Two recent, related developments should serve to remind state and local government and tax officials that under our Constitution’s Commerce Clause, it is Congress ― not states and localities ― that has the power “to regulate Commerce...among the several States.” Art. I, Sec. 8, Cl. 3.
On January 25, 2010, the Supreme Court issued its decision in Hemi Group, LLC v. City of New York, 130 S.Ct. 983 (2010), rejecting an attempt by the City of New York to use the Racketeer Influenced and Corrupt Organizations Act (“RICO”) to punish a New Mexico-based online seller of cigarettes for allegedly costing the City millions of dollars in lost sales and use tax revenue on cigarettes purchased by New Yorkers. The City did not claim that Hemi Group was obligated to collect and remit the $1.50 per pack New York City use tax on cigarettes. Rather, the City claimed that the Hemi Group failed to comply with its legal obligations under the federal Jenkins Act (15 U.S.C. §§ 375-378), which requires out-of-state cigarette sellers to register and file a report with state tobacco tax administrators listing the name, address and quantity of cigarettes purchased by New York state residents. The State of New York had an agreement to share such information with the City of New York. Hemi Group’s failure to comply, the City argued, meant that it received no information from the State about cigarette purchases by City residents from Hemi Group, and therefore could not bill them for any use tax that the residents failed to self-report and pay. According to the City, Hemi Group’s violation of the Jenkins Act also constituted a RICO violation that harmed the City through the loss of use tax revenues.
In addressing the City’s claims, the Court rejected the City’s RICO argument on the ground that the City could not establish the direct causal connection required under RICO between the alleged “predicate act” (Hemi Group’s failure to report purchaser information to the State) and the City’s alleged harm (the loss of use tax revenues due from its citizens). The Court did not opine on other potential weaknesses in the City’s case.
However, while it confined its legal ruling to the lack of required causation, the Court also noted that it was important to remember that the case was “about the [alleged] RICO liability of a company [(i.e., Hemi Group)] for lost taxes it had no obligation to collect, remit, or pay.” (Emphasis added). Picking up on the Court’s comment, Justice Ginsberg in her concurrence expressly called out subtext of the case: the City was improperly attempting to use RICO to “end-run” the constitutional limits on the City’s ability to impose use tax obligations on an out-of-state company derived from the Commerce Clause and the Court’s decision in Quill Corp. v. North Dakota, 504 U.S. 298 (1992).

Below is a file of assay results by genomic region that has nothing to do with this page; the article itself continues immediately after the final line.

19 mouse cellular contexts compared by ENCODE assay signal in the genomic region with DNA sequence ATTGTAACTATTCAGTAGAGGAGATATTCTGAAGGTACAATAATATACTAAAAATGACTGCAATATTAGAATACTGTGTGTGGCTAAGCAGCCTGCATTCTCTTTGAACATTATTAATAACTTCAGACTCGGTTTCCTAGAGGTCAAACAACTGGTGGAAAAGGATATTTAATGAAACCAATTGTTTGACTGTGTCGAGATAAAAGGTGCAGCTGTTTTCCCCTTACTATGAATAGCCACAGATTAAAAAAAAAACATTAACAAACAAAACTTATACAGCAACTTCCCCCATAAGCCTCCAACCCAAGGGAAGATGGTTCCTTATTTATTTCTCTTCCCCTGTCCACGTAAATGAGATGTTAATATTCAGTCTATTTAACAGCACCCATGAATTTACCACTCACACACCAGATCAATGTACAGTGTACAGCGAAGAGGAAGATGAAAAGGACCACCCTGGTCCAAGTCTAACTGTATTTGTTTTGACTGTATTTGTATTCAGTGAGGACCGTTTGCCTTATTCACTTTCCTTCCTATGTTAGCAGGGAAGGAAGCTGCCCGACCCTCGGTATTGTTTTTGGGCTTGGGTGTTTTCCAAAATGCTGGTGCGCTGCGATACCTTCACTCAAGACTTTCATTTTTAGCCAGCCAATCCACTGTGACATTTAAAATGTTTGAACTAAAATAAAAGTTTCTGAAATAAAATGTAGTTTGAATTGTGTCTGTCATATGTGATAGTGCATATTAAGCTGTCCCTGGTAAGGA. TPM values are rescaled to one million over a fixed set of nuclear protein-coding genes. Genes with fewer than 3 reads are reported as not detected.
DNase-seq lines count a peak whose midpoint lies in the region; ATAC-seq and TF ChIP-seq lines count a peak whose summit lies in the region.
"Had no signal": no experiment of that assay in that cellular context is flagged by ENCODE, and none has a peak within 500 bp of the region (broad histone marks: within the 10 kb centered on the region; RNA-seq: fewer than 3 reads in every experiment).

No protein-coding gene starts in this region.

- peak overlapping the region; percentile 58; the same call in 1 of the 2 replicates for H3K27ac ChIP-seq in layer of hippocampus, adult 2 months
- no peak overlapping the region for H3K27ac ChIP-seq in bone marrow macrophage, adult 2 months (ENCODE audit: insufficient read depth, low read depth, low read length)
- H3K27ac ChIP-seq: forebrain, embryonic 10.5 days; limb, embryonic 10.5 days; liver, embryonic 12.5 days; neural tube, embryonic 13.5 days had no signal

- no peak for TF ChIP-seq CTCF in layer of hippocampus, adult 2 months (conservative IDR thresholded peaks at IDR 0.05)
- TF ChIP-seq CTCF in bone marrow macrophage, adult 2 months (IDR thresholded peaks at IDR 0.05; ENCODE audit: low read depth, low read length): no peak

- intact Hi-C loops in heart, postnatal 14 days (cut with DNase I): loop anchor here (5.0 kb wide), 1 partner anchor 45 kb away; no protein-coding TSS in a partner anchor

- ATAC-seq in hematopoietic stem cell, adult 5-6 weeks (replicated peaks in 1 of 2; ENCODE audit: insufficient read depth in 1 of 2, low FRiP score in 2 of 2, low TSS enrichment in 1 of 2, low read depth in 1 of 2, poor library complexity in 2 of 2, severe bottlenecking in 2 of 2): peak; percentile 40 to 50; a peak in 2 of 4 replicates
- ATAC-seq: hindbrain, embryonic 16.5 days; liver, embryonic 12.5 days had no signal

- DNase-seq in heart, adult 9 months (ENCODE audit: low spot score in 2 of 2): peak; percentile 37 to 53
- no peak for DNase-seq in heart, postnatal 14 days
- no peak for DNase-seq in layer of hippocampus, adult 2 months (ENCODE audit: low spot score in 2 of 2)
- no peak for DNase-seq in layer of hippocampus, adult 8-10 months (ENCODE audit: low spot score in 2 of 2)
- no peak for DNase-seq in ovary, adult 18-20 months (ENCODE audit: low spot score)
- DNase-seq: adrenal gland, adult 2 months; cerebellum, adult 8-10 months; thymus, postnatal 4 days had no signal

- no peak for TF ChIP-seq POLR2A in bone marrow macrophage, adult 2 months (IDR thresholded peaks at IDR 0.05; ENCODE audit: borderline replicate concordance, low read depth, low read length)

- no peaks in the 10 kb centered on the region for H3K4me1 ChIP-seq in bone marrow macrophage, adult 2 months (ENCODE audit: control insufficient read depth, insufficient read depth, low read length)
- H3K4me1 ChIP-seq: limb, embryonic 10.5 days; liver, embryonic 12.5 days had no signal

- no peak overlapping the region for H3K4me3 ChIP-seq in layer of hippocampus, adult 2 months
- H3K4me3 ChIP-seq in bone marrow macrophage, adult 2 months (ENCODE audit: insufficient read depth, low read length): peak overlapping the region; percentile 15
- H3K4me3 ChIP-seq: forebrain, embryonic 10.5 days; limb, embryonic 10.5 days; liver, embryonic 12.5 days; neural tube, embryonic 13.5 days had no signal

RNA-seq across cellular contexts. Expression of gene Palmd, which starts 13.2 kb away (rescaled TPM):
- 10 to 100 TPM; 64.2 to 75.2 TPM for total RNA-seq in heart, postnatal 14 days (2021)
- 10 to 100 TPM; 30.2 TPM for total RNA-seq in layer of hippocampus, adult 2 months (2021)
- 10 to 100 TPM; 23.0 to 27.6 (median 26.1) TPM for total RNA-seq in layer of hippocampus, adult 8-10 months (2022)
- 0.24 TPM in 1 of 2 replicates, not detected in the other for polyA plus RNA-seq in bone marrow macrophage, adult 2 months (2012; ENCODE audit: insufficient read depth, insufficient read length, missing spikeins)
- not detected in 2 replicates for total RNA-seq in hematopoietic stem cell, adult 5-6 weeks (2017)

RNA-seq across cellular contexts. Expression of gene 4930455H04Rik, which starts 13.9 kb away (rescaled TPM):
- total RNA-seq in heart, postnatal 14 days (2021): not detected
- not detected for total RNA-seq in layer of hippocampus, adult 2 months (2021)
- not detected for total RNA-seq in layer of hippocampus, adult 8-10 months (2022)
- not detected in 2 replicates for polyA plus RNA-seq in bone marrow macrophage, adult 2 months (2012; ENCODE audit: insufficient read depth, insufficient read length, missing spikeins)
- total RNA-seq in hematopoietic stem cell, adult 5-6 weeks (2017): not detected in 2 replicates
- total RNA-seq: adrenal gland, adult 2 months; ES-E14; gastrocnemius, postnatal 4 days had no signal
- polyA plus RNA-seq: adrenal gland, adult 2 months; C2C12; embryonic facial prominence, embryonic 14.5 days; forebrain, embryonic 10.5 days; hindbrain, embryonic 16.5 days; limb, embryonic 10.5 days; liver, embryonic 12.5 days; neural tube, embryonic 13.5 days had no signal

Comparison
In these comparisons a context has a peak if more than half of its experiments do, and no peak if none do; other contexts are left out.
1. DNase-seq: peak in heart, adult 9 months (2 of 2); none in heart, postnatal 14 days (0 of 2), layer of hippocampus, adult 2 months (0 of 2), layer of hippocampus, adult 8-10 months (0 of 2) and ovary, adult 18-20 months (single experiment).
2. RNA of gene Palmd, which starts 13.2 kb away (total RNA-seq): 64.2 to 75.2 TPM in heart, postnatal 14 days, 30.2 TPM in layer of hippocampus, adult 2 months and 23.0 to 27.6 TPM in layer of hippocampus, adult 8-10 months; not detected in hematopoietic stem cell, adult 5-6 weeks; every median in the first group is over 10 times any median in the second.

In the wake of the Court’s ruling in Hemi Group, last week Congress stepped in and exercised its Commerce Clause authority to strengthen the Jenkins Act to require out-of-state sellers to collect state and local use taxes on tobacco products. On March 31, 2010, the President signed the Prevent All Cigarette Trafficking Act (“PACT Act”), which, among a number of other provisions related to cigarette trafficking, amended the Jenkins Act to require that “delivery sellers” collect all state and local excise taxes due on cigarettes or smokeless tobacco. Importantly, Congress stressed that there are “unique harms” associated with online cigarette sales (including the long-term health effects of using tobacco products and terrorist involvement in trafficking illegal cigarettes) that justified Congressional action. Congress therefore emphasized that the PACT Act “is in no way meant to create a precedent regarding the collection of State sales or use taxes by, or the validity of efforts to impose other types of taxes on, out-of-State entities that do not have a physical presence within the taxing State.” (Emphasis added).
We have recently written in this blog about states’ attempts to increase use tax collection on Internet sales through “New York style” online affiliate nexus laws and “Colorado style” notice and reporting obligations imposed on remote sellers which seek to extend state regulatory authority across state lines. No matter how dire their short-term budgetary problems may appear, and no matter how disappointed they may be that their own citizens fail to report use tax due on remote sales, state and local government and tax officials would do well to remember that more than 200 years ago, the framers of the Constitution created a common market in the U.S. by limiting state regulation of interstate commerce via the Commerce Clause. Fortunately, it appears from the Court’s ruling in Hemi Group and the enactment last week of the PACT Act, all three branches of our federal government recognize that the Constitution reserves for Congress the task of regulating interstate commerce.